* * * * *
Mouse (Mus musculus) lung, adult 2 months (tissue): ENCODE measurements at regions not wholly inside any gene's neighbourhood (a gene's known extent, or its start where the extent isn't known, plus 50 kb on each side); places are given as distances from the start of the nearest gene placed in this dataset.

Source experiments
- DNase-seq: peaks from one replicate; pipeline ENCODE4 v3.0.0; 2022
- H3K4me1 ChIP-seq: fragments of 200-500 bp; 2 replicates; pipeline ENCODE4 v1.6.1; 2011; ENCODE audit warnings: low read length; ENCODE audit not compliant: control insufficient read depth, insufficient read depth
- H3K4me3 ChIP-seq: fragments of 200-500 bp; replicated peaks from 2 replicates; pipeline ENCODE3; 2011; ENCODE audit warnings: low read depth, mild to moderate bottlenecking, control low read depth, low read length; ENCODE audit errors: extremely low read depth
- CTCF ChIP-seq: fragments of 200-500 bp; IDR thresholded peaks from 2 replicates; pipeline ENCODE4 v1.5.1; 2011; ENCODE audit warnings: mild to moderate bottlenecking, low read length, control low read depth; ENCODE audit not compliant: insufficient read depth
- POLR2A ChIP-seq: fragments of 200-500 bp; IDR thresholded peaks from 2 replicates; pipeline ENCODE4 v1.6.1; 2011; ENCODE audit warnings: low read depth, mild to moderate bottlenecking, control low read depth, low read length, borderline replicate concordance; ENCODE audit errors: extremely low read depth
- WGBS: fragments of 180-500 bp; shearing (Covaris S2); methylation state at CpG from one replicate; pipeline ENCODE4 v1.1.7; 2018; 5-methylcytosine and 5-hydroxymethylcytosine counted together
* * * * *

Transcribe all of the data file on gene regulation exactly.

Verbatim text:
Mouse (Mus musculus) lung, adult 2 months (tissue): ENCODE measurements at regions not wholly inside any gene's neighbourhood (a gene's known extent, or its start where the extent isn't known, plus 50 kb on each side); places are given as distances from the start of the nearest gene placed in this dataset.

Source experiments
- DNase-seq: peaks from one replicate; pipeline ENCODE4 v3.0.0; 2022
- H3K4me1 ChIP-seq: fragments of 200-500 bp; 2 replicates; pipeline ENCODE4 v1.6.1; 2011; ENCODE audit warnings: low read length; ENCODE audit not compliant: control insufficient read depth, insufficient read depth
- H3K4me3 ChIP-seq: fragments of 200-500 bp; replicated peaks from 2 replicates; pipeline ENCODE3; 2011; ENCODE audit warnings: low read depth, mild to moderate bottlenecking, control low read depth, low read length; ENCODE audit errors: extremely low read depth
- CTCF ChIP-seq: fragments of 200-500 bp; IDR thresholded peaks from 2 replicates; pipeline ENCODE4 v1.5.1; 2011; ENCODE audit warnings: mild to moderate bottlenecking, low read length, control low read depth; ENCODE audit not compliant: insufficient read depth
- POLR2A ChIP-seq: fragments of 200-500 bp; IDR thresholded peaks from 2 replicates; pipeline ENCODE4 v1.6.1; 2011; ENCODE audit warnings: low read depth, mild to moderate bottlenecking, control low read depth, low read length, borderline replicate concordance; ENCODE audit errors: extremely low read depth
- WGBS: fragments of 180-500 bp; shearing (Covaris S2); methylation state at CpG from one replicate; pipeline ENCODE4 v1.1.7; 2018; 5-methylcytosine and 5-hydroxymethylcytosine counted together